Navy’s top admiral to testify at BRAC hearing on Oceana

The Associated Press

NORFOLK, Va. — The Navy’s new chief will testify this week at a defense commission hearing on whether Oceana Naval Air Station should be among military bases it recommends for closure.

Adm. Michael G. Mullen, who became chief of naval operations July 15, will appear before the Defense Base Realignment and Closure Commission in Washington on Thursday, a spokeswoman said. The Navy has said it wants to keep the Virginia Beach base open, but Mullen’s spokeswoman said she did not know the specifics of his testimony.

Oceana was a late addition to the bases that the BRAC Commission is considering recommending for closure. It was not on the Pentagon’s original list in May, but the commission took the unusual step of adding it last week.
Commission researchers said neighborhood development is encroaching on pilots’ ability to practice taking off and landing at all hours.

Closing the base is part of a proposed scenario that would relocate the Master Jet Base at Oceana to Moody Air Force Base in Georgia, and moving planes assigned to Moody to Cannon Air Force Base.

Chad Lydick, a member of the Cannon support group Committee of Fifty, said the Oceana scenario — which BRAC Chairman Anthony Principi has said could end with a shipment of A-10 planes to Cannon — is the brain child of the local save-Cannon team. That group is comprised of New Mexico congressional delegates, retired military officials, civilians and several hired professionals.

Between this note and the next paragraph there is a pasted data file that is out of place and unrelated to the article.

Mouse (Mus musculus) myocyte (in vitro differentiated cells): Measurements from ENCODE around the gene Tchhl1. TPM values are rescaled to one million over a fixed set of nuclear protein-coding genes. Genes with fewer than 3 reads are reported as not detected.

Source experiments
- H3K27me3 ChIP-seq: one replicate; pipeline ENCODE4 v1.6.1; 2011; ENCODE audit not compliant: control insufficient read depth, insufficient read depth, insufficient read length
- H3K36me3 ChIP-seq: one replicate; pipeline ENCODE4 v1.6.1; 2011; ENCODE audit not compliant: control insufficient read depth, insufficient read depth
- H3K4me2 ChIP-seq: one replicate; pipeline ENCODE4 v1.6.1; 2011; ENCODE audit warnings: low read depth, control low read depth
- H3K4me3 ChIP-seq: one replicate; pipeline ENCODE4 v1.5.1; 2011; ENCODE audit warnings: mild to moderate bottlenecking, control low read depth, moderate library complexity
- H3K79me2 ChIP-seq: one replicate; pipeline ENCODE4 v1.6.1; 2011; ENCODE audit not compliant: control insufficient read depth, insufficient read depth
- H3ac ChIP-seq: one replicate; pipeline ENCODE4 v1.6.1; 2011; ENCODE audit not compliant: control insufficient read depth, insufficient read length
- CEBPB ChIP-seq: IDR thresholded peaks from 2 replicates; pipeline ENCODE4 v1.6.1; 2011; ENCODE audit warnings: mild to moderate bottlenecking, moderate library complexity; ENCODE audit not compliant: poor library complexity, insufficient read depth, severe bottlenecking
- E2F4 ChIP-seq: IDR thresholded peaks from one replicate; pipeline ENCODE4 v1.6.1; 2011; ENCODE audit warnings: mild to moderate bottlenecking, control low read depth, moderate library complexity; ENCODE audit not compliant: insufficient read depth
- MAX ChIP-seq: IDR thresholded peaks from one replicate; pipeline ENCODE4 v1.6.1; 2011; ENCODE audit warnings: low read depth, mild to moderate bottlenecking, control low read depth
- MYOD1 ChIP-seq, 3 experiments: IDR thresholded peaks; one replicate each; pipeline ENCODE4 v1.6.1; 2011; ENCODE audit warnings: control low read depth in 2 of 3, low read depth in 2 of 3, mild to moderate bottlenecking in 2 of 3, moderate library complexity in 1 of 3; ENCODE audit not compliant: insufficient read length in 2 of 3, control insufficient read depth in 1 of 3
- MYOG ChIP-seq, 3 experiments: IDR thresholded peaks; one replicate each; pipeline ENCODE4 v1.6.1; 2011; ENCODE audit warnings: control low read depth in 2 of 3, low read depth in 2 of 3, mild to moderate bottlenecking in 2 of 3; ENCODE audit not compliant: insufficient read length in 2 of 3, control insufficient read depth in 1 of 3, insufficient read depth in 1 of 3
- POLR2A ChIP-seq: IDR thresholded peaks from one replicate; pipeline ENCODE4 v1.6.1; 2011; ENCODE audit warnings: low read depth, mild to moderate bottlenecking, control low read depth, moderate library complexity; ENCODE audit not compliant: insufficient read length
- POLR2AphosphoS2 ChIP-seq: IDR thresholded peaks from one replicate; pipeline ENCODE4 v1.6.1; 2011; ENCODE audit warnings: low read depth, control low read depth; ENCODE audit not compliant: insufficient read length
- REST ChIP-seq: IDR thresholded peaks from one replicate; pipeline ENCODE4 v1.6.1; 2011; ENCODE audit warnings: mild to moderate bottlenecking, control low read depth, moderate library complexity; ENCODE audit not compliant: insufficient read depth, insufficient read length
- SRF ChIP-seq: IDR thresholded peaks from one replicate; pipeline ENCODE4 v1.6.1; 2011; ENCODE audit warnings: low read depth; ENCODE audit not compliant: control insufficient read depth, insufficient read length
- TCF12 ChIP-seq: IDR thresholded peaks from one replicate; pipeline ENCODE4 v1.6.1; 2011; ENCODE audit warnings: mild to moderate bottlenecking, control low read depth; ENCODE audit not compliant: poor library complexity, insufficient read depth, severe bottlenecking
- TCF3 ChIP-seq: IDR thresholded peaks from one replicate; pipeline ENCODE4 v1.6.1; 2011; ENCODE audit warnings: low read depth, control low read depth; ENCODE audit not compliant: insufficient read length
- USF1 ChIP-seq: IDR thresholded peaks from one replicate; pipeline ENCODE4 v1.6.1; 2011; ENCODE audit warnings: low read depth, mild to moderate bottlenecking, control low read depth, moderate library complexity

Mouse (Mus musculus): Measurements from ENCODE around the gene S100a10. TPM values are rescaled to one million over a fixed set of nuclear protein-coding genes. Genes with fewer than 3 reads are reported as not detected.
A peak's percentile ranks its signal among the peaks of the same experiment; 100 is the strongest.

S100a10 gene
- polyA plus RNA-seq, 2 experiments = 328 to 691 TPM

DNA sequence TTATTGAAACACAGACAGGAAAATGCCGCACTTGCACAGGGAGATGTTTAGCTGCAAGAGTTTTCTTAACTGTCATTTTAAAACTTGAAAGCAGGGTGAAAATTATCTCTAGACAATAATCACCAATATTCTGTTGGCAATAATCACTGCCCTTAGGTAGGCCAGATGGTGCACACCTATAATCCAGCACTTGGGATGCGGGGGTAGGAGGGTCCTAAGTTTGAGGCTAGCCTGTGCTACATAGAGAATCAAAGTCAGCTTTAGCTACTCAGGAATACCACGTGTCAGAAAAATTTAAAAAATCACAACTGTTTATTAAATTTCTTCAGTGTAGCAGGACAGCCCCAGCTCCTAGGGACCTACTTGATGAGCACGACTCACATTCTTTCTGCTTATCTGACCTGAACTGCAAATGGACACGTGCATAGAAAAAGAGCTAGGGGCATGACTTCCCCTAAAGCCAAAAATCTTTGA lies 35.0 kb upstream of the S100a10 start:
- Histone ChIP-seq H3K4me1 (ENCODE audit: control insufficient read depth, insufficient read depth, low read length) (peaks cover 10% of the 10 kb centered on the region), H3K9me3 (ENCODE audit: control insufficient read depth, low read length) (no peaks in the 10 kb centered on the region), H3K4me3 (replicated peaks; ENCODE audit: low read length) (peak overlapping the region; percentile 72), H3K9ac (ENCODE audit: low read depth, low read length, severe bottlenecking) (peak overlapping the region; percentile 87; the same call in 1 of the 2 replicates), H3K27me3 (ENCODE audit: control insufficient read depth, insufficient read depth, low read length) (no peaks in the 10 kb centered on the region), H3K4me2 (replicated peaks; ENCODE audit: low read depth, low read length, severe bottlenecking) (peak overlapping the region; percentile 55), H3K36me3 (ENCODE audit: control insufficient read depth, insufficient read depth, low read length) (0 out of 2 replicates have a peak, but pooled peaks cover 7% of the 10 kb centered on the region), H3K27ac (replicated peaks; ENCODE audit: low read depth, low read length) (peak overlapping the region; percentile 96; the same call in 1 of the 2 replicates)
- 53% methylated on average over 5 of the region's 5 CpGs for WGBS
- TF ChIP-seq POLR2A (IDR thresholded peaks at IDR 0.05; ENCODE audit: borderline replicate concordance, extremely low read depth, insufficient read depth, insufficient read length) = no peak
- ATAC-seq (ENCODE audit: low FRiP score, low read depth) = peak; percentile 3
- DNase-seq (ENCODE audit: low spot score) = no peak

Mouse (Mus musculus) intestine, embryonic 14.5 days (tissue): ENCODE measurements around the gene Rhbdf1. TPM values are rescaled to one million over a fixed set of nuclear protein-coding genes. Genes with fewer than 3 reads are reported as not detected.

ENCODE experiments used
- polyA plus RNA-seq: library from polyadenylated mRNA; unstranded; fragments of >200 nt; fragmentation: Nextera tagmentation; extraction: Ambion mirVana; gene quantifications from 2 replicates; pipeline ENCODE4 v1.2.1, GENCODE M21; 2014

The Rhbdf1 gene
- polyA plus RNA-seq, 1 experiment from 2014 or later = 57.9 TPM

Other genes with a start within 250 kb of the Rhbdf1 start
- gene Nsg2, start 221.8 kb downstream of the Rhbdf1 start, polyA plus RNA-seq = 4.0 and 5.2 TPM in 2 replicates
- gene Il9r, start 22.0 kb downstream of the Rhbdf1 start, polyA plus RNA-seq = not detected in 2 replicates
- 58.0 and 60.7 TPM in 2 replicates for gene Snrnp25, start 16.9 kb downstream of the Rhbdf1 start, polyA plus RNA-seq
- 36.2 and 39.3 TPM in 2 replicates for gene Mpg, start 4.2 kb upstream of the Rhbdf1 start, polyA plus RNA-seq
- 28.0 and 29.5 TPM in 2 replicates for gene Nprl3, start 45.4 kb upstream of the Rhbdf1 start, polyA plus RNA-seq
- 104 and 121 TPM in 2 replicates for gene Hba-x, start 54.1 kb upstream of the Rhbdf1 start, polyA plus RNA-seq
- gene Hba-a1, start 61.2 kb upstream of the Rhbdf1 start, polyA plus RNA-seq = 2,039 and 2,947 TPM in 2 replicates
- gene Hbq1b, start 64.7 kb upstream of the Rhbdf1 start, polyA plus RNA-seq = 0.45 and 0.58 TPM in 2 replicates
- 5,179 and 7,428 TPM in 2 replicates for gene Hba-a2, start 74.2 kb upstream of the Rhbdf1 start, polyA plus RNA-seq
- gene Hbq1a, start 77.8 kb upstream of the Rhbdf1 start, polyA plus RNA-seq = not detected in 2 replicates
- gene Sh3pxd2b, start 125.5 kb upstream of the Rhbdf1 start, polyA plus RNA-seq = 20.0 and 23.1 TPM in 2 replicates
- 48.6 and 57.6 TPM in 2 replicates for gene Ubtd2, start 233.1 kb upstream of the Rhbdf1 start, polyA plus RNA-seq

The team, he said, presented five alternative scenarios to Cannon closure to the BRAC Commission after a regional hearing in Clovis last month.

Lydick said the team targeted Oceana because of its blaring contrasts to Cannon.

“Oceana is very highly encroached and the local community there had made it known to the Commission before the (BRAC) list came out in May that they wanted the base closed due to noise complaints and a degree of activities there. We ran some cost figures on the (Oceana) scenario and gave them to the Commission. A lot of research went into presenting the five scenarios,” Lydick said.

Cannon is on the list of 33 major bases in the U.S. recommended for closure.

U.S. Sen. John Warner, R-Va., sent Mullen a letter Wednesday asking him to testify on behalf of retaining Oceana, the Navy’s principal base for fighter jets on the East Coast.

“Commissioners must be provided the department’s best military judgment and professional advice available on the military value of Naval Station Oceana,” Warner wrote. “You are the most qualified to provide this testimony.”

Warner, chairman of the Senate Armed Services Committee who is leading the effort to keep Oceana open, also told Mullen that he would face “a difficult task to replicate this important installation.”

Oceana, Virginia Beach’s largest employer with nearly 17,000 on its military and civilian staff, is home to about 140 F/A-18 Hornets and Super Hornets and about 50 F-14 Tomcats.

The BRAC panel will make its final decision next month about which bases to propose for closing or altering, with President Bush and Congress making a binding decision in the fall.

Four BRAC commissioners are scheduled to be in Virginia Beach on Monday to tour the base.